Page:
Depressive symptoms are a common response to HIV disease, and women appear to be at particularly high risk. The authors report results from a crosssectional analysis of data collected from 280 rural women with HIV/AIDS in the Southeastern United States aimed at identifying risk factors of depressive symptoms. Stress theory provided a framework for identification of potential risk factors. Descriptive statistics, measures of association, and regression analyses were used to systematically identify patterns of risk. The final regression model included 22 factors that accounted for 69% of the variance in depressive symptoms. The majority of variance in depressive symptoms was accounted for by only six variables: the frequency of HIV symptoms, recent experiences of sadness/hopelessness, the availability of social support, and the use of three coping strategies: living positively with HIV, isolation/withdrawal, and denial/avoidance. The results suggest a number of intervention strategies for use with rural women with HIV/AIDS.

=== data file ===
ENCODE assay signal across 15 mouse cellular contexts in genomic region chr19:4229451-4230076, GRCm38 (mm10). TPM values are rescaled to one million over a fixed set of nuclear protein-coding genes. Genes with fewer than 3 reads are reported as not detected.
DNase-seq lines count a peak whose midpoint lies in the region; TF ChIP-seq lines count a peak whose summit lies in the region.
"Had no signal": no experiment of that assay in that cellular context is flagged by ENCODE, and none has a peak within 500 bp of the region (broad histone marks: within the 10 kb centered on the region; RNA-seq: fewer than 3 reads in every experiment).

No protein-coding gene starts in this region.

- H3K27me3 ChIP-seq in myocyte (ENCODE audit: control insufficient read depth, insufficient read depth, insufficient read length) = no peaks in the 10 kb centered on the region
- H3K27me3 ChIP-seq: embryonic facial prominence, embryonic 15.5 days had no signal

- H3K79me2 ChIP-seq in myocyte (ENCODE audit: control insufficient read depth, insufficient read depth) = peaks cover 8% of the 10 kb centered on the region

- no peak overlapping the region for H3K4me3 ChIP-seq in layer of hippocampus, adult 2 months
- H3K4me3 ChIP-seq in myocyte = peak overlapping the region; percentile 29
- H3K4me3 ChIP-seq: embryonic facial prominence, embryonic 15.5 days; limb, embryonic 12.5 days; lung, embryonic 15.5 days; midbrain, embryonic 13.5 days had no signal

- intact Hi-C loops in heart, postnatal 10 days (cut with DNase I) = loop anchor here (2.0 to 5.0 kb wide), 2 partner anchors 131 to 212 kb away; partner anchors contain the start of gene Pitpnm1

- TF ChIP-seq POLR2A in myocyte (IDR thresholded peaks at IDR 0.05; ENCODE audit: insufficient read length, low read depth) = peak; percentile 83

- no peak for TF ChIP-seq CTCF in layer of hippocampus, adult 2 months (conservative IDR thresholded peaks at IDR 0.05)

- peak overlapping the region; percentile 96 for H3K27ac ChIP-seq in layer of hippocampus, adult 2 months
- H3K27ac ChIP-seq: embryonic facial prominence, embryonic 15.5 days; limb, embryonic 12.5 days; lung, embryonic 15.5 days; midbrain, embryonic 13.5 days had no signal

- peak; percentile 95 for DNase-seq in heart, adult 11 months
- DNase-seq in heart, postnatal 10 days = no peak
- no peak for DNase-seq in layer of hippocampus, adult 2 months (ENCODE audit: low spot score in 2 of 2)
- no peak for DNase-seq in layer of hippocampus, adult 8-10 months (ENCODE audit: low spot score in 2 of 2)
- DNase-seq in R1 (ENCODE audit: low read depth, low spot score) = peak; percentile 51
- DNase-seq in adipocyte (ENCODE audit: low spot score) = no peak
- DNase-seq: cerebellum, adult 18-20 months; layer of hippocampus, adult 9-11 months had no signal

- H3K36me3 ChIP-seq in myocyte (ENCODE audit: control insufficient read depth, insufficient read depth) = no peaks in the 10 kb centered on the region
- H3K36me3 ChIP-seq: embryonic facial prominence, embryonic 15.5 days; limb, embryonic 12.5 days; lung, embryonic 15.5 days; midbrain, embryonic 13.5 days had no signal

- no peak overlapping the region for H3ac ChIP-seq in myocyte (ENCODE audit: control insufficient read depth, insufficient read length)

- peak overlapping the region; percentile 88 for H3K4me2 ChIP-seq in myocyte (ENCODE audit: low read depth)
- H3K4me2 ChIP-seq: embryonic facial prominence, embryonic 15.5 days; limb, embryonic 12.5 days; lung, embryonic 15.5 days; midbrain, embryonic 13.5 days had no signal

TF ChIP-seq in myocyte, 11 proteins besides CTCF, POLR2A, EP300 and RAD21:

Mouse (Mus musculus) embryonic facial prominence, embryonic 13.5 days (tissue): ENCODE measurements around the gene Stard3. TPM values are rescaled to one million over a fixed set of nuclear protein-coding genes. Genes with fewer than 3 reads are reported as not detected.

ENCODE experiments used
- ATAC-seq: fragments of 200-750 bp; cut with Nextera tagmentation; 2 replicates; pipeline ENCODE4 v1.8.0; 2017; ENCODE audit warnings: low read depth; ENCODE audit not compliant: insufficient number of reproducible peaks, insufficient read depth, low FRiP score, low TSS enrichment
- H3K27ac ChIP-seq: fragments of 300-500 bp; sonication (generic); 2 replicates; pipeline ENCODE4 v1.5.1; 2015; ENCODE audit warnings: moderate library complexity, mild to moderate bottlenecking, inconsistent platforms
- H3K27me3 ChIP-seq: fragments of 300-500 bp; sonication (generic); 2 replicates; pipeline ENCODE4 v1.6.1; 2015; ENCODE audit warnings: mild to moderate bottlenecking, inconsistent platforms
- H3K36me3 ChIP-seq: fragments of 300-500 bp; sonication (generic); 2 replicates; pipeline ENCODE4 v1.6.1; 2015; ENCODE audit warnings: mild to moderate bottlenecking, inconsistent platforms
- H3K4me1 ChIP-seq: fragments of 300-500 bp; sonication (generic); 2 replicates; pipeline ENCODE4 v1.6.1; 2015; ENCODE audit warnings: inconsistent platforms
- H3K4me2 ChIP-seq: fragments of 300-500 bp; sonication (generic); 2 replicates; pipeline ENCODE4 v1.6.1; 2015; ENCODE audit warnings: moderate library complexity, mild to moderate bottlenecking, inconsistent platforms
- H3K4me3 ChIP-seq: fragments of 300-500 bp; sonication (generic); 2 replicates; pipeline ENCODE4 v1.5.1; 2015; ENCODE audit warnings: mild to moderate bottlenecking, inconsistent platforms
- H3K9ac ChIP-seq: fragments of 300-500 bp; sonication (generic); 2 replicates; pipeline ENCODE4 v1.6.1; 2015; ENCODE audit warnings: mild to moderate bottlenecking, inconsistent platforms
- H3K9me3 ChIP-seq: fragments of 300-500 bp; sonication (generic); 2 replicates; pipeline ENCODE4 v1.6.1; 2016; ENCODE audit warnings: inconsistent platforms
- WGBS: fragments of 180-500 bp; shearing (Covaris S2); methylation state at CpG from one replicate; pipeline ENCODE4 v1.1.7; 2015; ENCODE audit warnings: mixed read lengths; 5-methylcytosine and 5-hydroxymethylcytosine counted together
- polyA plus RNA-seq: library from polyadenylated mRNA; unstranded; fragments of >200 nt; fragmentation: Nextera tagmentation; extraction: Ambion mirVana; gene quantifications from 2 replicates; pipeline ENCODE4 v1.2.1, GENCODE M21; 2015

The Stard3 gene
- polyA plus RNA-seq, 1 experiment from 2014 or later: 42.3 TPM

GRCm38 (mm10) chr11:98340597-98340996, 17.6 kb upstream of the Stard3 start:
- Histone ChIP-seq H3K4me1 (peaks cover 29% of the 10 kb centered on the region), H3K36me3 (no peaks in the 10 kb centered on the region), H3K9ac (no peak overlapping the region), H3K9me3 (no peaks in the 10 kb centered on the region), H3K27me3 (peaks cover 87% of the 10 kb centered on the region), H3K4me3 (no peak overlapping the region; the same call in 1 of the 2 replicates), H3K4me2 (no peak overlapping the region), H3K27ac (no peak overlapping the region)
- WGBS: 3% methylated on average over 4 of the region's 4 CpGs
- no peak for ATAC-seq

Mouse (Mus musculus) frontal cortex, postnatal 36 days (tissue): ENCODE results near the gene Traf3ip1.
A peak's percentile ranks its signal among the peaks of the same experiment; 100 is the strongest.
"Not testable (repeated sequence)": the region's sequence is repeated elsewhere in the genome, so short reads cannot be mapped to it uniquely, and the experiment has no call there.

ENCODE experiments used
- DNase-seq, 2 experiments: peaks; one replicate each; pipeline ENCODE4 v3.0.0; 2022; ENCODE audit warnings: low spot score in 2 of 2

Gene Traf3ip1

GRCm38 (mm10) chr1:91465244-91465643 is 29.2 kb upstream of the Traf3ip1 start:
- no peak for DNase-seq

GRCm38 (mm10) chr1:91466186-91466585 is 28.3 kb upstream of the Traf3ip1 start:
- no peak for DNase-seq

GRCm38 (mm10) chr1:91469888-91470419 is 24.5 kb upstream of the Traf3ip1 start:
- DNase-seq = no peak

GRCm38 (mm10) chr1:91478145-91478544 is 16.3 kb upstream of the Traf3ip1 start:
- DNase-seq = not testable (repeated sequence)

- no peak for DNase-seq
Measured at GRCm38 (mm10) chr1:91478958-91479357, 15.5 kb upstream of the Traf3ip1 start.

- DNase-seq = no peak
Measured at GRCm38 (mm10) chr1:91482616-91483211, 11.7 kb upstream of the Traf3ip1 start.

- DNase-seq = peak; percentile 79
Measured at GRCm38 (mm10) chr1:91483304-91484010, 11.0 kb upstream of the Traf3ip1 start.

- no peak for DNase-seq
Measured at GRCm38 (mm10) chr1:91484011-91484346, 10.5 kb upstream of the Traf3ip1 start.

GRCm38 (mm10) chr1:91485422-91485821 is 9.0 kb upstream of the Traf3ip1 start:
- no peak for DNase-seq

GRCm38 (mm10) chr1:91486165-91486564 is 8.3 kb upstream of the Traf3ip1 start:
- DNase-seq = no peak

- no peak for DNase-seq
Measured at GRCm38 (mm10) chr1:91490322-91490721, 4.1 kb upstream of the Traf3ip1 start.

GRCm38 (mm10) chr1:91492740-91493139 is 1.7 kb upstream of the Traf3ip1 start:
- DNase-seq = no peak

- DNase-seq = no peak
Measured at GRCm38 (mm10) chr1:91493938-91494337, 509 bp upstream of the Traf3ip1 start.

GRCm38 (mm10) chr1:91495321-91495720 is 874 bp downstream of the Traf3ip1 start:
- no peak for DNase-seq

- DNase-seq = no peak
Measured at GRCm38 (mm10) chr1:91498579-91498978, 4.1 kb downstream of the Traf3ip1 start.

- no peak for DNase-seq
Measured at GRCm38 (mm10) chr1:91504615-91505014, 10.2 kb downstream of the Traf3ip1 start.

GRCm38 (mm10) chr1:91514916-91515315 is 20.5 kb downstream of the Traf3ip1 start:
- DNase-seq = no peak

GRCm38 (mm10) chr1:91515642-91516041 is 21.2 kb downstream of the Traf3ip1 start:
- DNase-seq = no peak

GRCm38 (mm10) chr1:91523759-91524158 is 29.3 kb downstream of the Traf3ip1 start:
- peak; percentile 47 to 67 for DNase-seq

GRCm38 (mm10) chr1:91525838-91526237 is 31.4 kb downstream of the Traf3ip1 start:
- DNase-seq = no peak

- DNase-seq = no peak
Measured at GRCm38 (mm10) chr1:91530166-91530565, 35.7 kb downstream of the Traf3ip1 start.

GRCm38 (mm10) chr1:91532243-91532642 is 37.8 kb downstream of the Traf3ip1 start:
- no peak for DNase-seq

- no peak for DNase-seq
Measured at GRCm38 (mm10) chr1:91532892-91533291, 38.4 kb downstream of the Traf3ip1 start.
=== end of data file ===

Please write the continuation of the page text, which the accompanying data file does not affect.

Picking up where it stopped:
Moneyham, L., Murdaugh, C., Phillips, K. D., Jackson, K., Tavakoli, A., Boyd, M., & Vyavaharkar, M. (2005). Patterns of risk for depressive symptoms among HIV+ women in the southeastern United States. Journal of the Association of Nurses in AIDS Care, 16(4), 25-38.